WSJ says: "In its effort to remake its AOL unit into an ad-driven Internet business, Time Warner Inc. named Randy Falco, a top executive at General Electric Co.'s NBC, to become the primary driver of that push." http://online.wsj.com/article/SB116363405396024442...
It is certainly true that Miller never returned AOL to its glory days during the 1990s. It is also standard for new bosses, like Time Warner president Jeff Bewkes, to pick their own team. Clearly both had something to do with Miller getting his walking papers.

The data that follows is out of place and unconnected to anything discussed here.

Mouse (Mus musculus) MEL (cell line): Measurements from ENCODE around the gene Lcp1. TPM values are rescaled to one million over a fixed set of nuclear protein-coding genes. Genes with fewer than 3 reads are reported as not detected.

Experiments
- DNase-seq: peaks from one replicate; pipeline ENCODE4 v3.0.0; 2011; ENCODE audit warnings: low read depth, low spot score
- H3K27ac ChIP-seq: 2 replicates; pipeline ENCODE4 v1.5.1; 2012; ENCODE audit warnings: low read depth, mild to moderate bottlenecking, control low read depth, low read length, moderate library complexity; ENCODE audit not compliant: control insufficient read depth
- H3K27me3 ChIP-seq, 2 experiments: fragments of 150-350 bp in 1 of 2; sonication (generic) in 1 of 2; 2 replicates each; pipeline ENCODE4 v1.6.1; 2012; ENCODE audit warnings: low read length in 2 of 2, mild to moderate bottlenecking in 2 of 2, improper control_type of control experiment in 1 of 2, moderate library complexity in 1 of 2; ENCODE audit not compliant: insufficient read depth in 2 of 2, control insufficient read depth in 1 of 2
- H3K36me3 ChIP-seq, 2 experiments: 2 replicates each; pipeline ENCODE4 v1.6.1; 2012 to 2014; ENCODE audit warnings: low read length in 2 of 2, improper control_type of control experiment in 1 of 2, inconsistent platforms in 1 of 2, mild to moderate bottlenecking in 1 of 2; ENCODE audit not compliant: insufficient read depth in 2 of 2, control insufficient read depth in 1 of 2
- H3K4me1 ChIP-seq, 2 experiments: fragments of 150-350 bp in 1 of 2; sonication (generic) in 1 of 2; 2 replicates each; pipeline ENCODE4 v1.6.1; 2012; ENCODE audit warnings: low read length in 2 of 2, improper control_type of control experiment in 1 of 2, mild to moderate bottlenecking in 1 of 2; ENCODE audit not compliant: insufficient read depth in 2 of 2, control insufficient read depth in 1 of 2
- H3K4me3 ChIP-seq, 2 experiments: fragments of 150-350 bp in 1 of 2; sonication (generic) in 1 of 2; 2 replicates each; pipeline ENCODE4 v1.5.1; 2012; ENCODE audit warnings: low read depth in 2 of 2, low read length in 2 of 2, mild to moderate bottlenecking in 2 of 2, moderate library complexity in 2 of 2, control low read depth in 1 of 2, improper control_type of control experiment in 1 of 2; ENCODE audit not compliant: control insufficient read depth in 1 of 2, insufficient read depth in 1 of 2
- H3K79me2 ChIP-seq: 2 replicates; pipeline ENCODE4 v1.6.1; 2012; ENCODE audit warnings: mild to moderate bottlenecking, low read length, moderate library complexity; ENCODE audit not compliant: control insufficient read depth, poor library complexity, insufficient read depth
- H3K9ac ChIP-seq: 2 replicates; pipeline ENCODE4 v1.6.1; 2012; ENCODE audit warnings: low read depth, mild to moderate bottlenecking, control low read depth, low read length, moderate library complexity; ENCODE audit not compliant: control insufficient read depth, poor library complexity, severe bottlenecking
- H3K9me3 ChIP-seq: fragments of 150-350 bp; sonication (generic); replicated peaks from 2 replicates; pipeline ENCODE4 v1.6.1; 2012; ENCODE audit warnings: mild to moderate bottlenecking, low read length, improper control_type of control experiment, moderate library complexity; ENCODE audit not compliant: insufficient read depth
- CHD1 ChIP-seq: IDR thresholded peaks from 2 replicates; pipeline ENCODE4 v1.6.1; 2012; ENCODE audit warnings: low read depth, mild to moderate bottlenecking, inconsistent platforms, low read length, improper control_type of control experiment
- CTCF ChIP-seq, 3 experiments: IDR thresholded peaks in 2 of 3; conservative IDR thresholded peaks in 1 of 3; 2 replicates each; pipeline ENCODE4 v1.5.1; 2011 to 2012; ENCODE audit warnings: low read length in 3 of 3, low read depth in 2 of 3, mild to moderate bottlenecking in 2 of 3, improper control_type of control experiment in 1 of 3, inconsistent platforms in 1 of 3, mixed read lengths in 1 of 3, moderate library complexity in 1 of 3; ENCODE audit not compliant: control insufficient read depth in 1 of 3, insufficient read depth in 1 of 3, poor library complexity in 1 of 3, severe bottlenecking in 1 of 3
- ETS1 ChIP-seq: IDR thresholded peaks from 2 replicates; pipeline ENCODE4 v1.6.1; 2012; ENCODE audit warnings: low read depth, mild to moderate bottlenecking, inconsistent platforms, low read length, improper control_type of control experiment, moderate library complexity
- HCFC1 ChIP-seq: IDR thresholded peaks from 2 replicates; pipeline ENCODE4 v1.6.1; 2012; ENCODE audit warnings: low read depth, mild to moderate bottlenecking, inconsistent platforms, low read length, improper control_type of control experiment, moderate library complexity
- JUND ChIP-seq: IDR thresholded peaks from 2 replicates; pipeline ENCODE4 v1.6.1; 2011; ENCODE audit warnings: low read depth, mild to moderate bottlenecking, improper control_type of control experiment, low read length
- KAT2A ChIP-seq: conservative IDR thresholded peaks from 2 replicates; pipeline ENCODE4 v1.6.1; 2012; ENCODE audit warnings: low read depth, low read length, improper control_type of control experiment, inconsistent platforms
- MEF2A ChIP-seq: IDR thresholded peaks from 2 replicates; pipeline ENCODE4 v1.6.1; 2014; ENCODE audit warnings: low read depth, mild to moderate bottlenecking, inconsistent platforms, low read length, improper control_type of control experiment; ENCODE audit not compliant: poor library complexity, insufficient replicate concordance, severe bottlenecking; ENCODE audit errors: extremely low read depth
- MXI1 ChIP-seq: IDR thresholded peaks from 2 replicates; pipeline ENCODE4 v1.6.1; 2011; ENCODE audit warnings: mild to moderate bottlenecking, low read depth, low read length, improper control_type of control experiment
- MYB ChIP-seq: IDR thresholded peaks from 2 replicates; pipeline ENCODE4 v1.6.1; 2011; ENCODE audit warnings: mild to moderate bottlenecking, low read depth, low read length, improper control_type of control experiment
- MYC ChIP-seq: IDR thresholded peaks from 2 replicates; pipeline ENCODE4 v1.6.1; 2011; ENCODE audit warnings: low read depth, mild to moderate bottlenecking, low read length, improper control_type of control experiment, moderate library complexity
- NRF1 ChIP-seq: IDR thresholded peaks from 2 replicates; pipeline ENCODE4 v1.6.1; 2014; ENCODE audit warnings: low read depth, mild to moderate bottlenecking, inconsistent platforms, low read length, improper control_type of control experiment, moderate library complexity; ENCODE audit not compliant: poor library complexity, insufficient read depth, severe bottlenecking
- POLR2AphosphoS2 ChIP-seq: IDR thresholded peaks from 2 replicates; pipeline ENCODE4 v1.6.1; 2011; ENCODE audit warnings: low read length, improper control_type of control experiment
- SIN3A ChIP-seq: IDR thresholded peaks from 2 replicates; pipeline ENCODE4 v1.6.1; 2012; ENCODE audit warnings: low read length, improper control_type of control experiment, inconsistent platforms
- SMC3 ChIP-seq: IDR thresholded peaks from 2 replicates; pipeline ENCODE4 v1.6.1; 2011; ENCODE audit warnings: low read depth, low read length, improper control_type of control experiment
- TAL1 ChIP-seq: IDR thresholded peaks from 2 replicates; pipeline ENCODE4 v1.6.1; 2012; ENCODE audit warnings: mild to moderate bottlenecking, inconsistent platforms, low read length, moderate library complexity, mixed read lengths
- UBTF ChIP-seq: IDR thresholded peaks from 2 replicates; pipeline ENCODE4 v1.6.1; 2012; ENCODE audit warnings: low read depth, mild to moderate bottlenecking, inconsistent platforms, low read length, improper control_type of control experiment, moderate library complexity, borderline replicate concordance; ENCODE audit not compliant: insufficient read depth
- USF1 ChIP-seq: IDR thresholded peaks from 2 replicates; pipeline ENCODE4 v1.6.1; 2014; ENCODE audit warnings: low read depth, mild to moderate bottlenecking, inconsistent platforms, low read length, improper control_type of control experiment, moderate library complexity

But let's not forget what Miller did during his four year stint as AOL's CEO: Against huge odds, he took a company in dire straights and impressively turned it around.
Which begs the following question: Is this the right move? Isn't AOL's bigger problem that to survive long term, it needs to operate like an independent company but cannot as long as it is locked up inside Time Warner?
I predict Mr. Falco won't have much more than a year to solve that problem.